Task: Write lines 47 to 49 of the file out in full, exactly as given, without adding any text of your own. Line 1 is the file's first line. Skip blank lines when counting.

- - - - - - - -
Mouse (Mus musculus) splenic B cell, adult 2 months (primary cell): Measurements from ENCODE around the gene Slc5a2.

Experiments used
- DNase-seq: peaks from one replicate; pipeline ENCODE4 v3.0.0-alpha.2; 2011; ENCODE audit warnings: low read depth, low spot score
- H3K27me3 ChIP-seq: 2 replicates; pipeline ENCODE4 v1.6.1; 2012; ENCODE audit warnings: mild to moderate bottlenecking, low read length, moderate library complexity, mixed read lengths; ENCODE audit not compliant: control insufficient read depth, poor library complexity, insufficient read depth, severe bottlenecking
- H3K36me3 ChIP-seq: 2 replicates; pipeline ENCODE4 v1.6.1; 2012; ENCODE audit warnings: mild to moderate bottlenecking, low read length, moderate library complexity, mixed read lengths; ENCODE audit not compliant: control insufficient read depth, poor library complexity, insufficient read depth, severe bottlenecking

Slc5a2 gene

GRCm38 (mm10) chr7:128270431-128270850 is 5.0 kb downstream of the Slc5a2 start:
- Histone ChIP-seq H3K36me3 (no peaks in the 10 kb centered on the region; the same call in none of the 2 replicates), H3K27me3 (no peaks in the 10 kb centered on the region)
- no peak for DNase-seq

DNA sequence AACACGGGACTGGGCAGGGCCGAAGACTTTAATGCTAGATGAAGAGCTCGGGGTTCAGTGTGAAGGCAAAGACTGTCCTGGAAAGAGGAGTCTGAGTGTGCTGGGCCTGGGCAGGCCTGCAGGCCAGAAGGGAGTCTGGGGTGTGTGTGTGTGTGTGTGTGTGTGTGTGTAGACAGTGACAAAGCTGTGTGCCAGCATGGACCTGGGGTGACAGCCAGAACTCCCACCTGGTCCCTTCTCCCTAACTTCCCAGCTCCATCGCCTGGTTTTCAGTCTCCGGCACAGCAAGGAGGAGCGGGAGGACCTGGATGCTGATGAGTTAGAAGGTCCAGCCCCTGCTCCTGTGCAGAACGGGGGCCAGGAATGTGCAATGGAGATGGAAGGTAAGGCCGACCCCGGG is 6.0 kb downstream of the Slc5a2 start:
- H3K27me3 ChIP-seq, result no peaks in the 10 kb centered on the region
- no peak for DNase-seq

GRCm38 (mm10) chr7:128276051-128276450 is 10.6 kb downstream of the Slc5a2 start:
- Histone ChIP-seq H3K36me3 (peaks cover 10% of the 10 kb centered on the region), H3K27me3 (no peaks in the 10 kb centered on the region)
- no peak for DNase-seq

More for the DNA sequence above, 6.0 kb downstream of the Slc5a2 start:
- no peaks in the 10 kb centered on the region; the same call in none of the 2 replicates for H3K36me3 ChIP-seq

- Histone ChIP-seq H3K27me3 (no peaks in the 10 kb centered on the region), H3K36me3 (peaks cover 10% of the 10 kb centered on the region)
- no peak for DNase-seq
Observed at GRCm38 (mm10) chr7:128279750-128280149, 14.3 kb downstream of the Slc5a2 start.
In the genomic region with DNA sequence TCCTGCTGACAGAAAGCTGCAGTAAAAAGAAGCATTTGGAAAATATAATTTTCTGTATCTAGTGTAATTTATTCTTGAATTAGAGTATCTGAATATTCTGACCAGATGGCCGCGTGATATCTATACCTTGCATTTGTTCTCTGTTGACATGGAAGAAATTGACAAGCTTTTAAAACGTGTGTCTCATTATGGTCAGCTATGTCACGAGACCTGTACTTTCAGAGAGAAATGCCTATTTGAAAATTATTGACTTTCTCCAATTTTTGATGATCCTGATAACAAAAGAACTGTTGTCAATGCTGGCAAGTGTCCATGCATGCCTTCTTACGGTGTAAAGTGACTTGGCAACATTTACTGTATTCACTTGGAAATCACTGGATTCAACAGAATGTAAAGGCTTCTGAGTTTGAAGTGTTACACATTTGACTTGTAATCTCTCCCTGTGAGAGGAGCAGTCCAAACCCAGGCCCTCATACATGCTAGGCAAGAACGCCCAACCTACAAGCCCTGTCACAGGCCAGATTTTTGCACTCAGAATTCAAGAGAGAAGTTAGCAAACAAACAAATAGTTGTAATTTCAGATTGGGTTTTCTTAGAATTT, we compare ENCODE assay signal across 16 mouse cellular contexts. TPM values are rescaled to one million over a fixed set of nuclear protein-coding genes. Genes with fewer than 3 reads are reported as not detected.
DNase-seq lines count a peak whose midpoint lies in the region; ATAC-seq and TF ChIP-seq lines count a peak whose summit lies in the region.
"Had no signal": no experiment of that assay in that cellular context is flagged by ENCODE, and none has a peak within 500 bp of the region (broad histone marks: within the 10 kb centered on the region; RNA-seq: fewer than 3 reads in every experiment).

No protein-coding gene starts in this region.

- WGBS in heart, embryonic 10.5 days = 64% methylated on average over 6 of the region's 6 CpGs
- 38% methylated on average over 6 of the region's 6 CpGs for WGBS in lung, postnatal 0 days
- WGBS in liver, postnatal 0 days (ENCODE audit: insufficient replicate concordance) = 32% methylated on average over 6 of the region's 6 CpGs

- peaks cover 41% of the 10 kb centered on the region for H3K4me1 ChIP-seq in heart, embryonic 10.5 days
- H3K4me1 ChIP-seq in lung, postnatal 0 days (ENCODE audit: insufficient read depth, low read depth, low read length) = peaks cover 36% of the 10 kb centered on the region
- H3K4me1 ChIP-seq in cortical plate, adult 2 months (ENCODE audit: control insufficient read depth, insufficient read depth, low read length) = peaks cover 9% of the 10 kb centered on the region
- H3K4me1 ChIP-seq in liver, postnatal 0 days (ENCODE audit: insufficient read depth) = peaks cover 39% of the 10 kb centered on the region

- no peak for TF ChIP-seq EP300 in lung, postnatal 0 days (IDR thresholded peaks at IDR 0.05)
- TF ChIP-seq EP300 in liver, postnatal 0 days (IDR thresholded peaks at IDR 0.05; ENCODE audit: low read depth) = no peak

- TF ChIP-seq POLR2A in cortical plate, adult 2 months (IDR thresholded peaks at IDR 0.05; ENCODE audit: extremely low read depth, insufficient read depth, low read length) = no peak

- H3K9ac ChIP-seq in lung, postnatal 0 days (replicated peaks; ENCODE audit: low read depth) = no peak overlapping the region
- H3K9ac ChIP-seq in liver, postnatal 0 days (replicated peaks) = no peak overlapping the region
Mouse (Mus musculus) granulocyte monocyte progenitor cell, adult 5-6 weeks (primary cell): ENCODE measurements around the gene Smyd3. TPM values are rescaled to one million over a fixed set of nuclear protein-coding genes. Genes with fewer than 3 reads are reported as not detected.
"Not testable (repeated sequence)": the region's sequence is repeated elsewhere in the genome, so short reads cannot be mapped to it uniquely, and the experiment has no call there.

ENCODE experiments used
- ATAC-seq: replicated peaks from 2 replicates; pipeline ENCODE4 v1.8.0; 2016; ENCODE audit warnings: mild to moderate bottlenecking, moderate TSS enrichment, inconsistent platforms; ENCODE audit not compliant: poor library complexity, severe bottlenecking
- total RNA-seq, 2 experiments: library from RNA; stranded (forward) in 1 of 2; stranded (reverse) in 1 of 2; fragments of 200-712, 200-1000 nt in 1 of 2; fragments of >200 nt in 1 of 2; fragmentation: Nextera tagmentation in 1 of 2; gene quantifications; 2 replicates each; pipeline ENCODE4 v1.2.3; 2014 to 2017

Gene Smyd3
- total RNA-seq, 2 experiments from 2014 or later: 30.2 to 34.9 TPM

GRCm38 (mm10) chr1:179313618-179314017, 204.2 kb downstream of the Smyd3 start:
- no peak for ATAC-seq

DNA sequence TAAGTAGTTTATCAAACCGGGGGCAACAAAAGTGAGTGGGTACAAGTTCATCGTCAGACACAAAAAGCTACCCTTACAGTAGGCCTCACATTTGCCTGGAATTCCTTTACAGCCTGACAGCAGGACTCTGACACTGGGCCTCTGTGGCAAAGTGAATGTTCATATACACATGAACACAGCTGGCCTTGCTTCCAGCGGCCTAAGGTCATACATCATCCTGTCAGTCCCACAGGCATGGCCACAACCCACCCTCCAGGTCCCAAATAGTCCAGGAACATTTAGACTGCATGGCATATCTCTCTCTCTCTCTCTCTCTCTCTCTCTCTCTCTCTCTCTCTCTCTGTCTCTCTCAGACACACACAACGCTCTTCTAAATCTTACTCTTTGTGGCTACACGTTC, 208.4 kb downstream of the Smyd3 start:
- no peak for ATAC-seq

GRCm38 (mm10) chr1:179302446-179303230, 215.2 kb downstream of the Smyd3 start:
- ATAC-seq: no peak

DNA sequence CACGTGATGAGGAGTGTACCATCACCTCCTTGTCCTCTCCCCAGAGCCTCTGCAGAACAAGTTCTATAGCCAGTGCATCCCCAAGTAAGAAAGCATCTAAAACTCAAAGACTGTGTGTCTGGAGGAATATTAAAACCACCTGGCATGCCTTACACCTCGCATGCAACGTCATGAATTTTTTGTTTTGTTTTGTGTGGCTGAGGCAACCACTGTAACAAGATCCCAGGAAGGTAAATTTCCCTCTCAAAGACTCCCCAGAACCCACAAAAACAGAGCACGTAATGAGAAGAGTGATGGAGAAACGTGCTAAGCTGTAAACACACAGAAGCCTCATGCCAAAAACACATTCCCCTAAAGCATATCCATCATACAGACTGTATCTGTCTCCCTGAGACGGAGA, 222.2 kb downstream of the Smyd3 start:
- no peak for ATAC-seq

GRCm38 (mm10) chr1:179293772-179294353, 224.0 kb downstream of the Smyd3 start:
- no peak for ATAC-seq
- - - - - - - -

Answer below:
- no peak for ATAC-seq

GRCm38 (mm10) chr1:179302446-179303230, 215.2 kb downstream of the Smyd3 start:
- ATAC-seq: no peak